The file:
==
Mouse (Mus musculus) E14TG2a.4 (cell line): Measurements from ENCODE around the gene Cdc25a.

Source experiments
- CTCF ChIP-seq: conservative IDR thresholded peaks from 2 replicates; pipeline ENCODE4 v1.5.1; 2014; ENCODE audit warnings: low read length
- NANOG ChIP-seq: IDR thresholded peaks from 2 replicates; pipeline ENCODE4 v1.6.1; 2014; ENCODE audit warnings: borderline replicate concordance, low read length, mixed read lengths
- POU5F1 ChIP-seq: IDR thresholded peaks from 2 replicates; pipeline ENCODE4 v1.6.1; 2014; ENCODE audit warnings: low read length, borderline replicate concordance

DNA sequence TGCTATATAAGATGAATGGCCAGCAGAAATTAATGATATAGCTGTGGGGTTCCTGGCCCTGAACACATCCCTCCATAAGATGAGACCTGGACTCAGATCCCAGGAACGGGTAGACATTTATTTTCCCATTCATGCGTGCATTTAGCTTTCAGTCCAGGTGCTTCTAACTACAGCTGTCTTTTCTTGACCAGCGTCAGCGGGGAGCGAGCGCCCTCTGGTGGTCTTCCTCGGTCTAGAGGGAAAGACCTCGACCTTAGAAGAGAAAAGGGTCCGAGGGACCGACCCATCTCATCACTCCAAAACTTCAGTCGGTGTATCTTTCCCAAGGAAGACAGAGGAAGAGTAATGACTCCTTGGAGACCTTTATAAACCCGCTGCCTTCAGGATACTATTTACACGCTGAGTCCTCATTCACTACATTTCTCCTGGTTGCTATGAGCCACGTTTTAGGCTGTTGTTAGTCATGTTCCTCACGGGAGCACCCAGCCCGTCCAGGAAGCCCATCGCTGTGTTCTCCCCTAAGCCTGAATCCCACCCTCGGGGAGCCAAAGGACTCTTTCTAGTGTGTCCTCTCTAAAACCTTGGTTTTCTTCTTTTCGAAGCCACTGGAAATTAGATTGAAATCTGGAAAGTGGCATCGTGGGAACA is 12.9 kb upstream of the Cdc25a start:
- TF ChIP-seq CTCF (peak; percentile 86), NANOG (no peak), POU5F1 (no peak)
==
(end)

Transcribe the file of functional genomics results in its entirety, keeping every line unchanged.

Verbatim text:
Mouse (Mus musculus) E14TG2a.4 (cell line): Measurements from ENCODE around the gene Cdc25a.

Source experiments
- CTCF ChIP-seq: conservative IDR thresholded peaks from 2 replicates; pipeline ENCODE4 v1.5.1; 2014; ENCODE audit warnings: low read length
- NANOG ChIP-seq: IDR thresholded peaks from 2 replicates; pipeline ENCODE4 v1.6.1; 2014; ENCODE audit warnings: borderline replicate concordance, low read length, mixed read lengths
- POU5F1 ChIP-seq: IDR thresholded peaks from 2 replicates; pipeline ENCODE4 v1.6.1; 2014; ENCODE audit warnings: low read length, borderline replicate concordance

DNA sequence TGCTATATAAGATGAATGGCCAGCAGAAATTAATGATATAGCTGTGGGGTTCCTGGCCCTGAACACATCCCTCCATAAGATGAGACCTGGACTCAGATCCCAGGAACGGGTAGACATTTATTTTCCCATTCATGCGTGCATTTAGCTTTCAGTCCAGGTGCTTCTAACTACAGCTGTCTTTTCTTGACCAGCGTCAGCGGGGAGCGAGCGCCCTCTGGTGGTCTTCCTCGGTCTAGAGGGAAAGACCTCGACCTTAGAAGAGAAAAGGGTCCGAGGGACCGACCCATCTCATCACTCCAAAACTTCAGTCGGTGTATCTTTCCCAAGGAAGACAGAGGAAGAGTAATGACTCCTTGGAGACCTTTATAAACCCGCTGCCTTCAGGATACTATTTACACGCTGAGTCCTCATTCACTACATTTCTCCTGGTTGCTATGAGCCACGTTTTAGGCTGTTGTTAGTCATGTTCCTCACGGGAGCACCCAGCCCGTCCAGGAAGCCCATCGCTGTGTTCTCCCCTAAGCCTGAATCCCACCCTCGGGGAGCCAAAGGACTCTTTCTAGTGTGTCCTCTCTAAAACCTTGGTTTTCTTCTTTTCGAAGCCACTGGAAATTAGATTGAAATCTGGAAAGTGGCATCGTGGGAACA is 12.9 kb upstream of the Cdc25a start:
- TF ChIP-seq CTCF (peak; percentile 86), NANOG (no peak), POU5F1 (no peak)